Academic journal article
By Racher, Frances E.; Annis, Robert C.
Research and Theory for Nursing Practice , Vol. 22, No. 3
The goal of the Community Health Action (CHA) model is to depict community health promotion processes in a manner that can be implemented by community members to achieve their collectively and collaboratively determined actions and outcomes to sustain or improve the health and well-being of their community; the community as a whole, for the benefit of all. The model is unique in its ability to merge the community development process with a compatible community assessment, planning, implementation, and evaluation framework. The CHA model supports community participation leading to community-engaged assessment and change. In this article, the CHA model is depicted, its genesis described, and its utility demonstrated.
Keywords: community health; health promotion; community development; participatory action
The Community Health Action (CHA) model has evolved through collaboration and consultation among rural community residents, rural organizations, and community-focused researchers at the Rural Development Institute of Brandon University. Literature on community development processes (Kulig, 2000; Raphael et al., 1999) and documentation of community assessment models with quality-of-life indicators (Anderson & McFarlane, 2004; Federation of Canadian Municipalities, 1999; Hancock, Labonte, & Edwards, 1999) informed the process and are readily available. The CHA model is unique, however, in its ability to merge the community development process with a compatible community assessment, planning, implementation, and evaluation framework. Using this model, the community takes ownership, gives direction, and assumes responsibility for its activities and the resulting outcomes. Through public participation, community members come together and interact as a collective unit. They express and demonstrate a sense of community before moving to action to gather information, determine goals, implement plans, and evaluate outcomes. This community development process is not linear but may be sequential and is often iterative in nature. The CHA model supports community participation leading to community-engaged assessment and change. In this article, the CHA model will be depicted, its genesis described, and its utility demonstrated. Research leading to the development of the model and its application (Annis, Racher, & Beattie, 2004; Healey & Racher, 2008; Racher, 2002; Racher & Annis, 2005; Ryan-Nicholls & Racher, 2004) are discussed elsewhere as are cultural (Racher & Annis, 2007) and ethical aspects (Racher, 2007) of community practice.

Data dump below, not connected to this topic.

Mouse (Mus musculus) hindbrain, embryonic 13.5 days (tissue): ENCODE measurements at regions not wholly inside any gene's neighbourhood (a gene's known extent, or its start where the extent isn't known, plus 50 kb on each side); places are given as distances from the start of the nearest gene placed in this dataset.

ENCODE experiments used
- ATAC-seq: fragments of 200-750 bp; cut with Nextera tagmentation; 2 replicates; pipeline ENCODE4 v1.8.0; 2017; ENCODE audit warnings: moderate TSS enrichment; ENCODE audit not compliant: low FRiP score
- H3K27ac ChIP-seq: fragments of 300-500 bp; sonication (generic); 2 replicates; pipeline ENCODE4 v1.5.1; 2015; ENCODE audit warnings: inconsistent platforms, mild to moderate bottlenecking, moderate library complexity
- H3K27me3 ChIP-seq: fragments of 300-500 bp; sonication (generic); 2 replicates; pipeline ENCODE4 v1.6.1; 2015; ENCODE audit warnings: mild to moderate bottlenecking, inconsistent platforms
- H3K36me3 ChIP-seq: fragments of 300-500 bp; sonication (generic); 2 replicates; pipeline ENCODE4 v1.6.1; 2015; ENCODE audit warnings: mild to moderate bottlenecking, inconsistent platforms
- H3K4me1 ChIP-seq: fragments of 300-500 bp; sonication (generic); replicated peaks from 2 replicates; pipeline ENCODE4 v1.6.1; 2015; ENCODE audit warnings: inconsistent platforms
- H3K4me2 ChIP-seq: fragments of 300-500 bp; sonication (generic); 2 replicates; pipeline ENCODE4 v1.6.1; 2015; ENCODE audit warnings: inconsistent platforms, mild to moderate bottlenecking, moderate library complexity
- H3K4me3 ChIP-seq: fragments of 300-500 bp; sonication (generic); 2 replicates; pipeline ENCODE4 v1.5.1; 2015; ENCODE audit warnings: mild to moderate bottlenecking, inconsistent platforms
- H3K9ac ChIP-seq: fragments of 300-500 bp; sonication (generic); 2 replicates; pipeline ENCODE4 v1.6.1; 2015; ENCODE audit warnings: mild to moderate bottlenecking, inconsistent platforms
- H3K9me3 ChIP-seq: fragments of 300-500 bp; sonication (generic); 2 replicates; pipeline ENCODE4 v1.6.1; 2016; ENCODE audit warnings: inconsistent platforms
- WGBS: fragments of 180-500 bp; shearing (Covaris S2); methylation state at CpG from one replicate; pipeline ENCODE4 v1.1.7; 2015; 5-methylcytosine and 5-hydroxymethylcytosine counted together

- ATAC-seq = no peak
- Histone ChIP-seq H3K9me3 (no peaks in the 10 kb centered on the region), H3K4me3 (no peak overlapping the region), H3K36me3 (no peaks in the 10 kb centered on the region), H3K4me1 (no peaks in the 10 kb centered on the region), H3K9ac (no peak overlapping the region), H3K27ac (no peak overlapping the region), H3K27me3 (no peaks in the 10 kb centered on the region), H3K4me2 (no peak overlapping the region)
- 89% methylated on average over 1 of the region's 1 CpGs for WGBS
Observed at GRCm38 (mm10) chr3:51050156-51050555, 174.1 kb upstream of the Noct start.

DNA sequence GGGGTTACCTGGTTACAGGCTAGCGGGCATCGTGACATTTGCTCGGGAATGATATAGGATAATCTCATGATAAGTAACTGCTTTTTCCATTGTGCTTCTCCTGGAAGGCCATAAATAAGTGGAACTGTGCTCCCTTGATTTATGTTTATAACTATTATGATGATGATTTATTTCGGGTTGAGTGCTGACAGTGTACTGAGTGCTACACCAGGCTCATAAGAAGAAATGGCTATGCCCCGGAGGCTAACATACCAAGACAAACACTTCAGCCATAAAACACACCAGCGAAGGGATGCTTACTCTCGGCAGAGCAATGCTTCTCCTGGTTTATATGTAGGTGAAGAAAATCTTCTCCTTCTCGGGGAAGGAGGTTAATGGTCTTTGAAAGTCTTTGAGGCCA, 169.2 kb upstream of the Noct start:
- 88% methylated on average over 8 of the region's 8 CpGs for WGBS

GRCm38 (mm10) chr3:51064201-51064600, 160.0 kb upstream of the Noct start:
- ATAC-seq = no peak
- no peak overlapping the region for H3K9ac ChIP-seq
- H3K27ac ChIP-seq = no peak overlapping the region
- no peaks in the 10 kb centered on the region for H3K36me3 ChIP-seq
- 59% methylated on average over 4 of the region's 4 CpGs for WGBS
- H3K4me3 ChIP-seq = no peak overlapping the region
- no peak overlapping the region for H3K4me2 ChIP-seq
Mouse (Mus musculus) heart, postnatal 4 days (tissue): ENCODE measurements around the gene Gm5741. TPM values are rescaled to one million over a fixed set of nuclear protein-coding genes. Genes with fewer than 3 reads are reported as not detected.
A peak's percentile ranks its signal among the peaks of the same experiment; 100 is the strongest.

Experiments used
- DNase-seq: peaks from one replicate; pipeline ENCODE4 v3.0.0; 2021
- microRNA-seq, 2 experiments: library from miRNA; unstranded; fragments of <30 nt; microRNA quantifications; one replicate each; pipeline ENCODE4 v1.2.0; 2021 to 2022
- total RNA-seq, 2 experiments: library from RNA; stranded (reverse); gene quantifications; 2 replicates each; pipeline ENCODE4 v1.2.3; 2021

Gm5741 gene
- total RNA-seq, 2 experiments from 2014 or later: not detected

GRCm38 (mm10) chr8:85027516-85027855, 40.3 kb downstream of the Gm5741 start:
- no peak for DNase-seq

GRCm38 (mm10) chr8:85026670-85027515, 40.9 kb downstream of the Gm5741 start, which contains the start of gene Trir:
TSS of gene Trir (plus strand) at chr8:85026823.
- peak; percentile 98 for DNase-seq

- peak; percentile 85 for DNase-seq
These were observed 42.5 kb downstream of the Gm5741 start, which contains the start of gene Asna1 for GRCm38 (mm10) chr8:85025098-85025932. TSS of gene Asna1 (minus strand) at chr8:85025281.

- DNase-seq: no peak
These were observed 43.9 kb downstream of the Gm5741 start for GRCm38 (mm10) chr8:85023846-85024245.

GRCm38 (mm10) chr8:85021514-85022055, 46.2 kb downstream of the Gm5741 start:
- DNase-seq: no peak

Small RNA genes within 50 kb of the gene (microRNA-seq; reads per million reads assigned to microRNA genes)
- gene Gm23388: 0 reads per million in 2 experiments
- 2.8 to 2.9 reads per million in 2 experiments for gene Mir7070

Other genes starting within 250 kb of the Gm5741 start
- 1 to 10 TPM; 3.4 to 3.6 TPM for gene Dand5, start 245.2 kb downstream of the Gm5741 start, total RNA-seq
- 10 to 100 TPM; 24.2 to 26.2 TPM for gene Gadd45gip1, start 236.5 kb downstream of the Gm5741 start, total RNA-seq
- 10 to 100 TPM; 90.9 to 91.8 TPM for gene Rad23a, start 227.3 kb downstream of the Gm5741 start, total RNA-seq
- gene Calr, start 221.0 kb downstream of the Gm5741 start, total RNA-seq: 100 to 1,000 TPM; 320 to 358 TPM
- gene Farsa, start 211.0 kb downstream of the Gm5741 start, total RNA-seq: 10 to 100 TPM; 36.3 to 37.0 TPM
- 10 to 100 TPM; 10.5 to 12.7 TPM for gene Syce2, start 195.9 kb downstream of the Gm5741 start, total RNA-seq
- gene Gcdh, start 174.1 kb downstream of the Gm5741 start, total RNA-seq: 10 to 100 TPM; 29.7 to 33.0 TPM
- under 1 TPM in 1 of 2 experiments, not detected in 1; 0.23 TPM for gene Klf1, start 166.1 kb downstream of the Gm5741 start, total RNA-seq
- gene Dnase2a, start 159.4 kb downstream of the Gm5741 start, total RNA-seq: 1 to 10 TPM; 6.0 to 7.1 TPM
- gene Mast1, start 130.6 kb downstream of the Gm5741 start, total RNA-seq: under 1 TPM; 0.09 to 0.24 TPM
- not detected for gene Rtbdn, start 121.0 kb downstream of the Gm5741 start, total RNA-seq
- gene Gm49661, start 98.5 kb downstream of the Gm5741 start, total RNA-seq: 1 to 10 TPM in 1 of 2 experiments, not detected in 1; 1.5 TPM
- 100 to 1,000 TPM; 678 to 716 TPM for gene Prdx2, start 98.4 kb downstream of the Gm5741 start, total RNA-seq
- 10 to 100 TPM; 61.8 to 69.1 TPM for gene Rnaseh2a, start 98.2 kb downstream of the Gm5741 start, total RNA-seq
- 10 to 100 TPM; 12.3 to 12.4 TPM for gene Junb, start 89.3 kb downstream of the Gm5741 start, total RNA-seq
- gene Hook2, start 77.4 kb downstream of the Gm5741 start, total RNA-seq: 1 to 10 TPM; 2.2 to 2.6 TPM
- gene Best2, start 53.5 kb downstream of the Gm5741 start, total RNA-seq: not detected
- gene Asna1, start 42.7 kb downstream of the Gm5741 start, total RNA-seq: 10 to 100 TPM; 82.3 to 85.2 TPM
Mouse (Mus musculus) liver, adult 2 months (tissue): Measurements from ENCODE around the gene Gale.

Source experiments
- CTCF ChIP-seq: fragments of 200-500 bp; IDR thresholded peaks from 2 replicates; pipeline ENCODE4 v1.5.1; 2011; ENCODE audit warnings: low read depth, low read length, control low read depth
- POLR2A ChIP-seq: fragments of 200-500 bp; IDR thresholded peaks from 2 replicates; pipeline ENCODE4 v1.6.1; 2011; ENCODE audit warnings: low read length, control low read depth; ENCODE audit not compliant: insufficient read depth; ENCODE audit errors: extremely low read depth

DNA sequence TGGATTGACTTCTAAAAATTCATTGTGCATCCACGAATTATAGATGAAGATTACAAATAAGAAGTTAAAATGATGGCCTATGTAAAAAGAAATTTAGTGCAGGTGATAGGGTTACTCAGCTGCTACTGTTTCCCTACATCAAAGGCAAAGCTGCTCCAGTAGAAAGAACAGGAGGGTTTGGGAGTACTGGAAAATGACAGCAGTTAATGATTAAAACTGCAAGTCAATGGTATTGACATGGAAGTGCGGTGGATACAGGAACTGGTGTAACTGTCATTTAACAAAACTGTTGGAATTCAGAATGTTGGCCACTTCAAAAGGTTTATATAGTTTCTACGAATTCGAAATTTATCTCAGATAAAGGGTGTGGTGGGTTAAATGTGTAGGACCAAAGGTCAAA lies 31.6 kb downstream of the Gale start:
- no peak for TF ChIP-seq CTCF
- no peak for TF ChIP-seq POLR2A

DEFINITIONS AND ASSUMPTIONS
Effective application of the CHA model is based upon understanding that the central concepts of community development and community health promotion are synonymous. Similar to definitions of community development put forth by Feather (1994) and English (2000), the term community health promotion also may be viewed as a philosophy, a process, a project, and an outcome. As a philosophy, community development, and by extrapolation community health promotion, entails the fundamental belief that people can identify and solve their problems. As a process, community health promotion supports citizens as they find the power to effect change. As a project or outcome, community health promotion involves the work of citizens to bring about change in their community.
The health of a community has to do with the way a community functions, the healthiness of the community as a whole. Community health is the ability of a community to generate and effectively use assets and resources to support the well-being and quality of life of the community as a whole in the face of challenges and barriers within the context of their environment. Community health involves reciprocal relationships between people and their environment with the goal of sustainability (Ryan-Nicholls & Racher, 2004). Community resiliency is the ability of a community to respond to adversity and, in so doing, to reach a higher level of functioning (Kulig, 2000) or extend community capacity. …